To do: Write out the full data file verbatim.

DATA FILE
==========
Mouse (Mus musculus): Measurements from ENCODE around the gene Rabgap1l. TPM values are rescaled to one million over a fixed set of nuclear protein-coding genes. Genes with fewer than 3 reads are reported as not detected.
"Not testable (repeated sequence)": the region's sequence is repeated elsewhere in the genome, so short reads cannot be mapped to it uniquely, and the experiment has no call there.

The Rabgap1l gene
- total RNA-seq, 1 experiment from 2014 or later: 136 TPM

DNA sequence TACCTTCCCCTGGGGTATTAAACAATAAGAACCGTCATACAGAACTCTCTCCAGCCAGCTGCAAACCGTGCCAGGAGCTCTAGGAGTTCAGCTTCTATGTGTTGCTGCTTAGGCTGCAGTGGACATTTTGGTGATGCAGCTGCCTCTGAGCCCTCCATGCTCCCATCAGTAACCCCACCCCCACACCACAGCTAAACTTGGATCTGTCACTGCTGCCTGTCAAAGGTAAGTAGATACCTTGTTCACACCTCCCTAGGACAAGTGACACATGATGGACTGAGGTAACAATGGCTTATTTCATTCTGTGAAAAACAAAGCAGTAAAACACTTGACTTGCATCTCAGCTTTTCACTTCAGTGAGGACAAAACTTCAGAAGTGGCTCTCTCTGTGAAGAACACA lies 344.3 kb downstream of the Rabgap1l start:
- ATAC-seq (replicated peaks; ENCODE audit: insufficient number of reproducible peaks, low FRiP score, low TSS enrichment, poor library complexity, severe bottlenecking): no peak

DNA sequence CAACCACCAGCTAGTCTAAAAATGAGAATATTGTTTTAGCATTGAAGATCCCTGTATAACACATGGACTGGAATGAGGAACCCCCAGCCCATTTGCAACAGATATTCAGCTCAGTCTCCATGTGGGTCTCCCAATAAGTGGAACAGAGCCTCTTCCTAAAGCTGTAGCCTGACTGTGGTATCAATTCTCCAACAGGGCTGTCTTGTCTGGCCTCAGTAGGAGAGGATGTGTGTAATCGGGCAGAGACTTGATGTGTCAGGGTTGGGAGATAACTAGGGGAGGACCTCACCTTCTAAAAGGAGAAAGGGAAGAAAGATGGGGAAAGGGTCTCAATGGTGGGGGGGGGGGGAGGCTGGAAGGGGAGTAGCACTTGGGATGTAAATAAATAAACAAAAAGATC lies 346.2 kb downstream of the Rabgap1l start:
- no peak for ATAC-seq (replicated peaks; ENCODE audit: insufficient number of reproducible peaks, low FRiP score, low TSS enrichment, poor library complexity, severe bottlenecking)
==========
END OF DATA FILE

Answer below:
Mouse (Mus musculus): Measurements from ENCODE around the gene Rabgap1l. TPM values are rescaled to one million over a fixed set of nuclear protein-coding genes. Genes with fewer than 3 reads are reported as not detected.
"Not testable (repeated sequence)": the region's sequence is repeated elsewhere in the genome, so short reads cannot be mapped to it uniquely, and the experiment has no call there.

The Rabgap1l gene
- total RNA-seq, 1 experiment from 2014 or later: 136 TPM

DNA sequence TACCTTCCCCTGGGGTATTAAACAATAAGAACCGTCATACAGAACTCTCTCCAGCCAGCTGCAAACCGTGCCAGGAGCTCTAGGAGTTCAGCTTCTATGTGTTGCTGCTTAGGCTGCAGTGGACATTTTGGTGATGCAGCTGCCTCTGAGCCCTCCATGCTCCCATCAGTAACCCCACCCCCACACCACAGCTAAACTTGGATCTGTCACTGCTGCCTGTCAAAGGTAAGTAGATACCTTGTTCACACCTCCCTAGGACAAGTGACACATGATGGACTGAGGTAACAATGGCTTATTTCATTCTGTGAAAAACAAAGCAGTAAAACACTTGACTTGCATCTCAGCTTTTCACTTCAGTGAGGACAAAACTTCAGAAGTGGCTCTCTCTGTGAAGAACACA lies 344.3 kb downstream of the Rabgap1l start:
- ATAC-seq (replicated peaks; ENCODE audit: insufficient number of reproducible peaks, low FRiP score, low TSS enrichment, poor library complexity, severe bottlenecking): no peak

DNA sequence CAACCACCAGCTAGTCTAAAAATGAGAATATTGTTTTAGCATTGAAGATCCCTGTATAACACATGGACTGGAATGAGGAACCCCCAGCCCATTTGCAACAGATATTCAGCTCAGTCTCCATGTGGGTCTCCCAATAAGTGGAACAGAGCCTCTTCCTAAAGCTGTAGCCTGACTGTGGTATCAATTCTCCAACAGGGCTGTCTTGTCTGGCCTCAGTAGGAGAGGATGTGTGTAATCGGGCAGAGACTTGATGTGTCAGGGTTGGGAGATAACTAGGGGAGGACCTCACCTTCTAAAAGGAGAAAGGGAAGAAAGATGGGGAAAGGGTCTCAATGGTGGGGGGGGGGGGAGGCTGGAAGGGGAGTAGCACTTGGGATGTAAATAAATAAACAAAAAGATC lies 346.2 kb downstream of the Rabgap1l start:
- no peak for ATAC-seq (replicated peaks; ENCODE audit: insufficient number of reproducible peaks, low FRiP score, low TSS enrichment, poor library complexity, severe bottlenecking)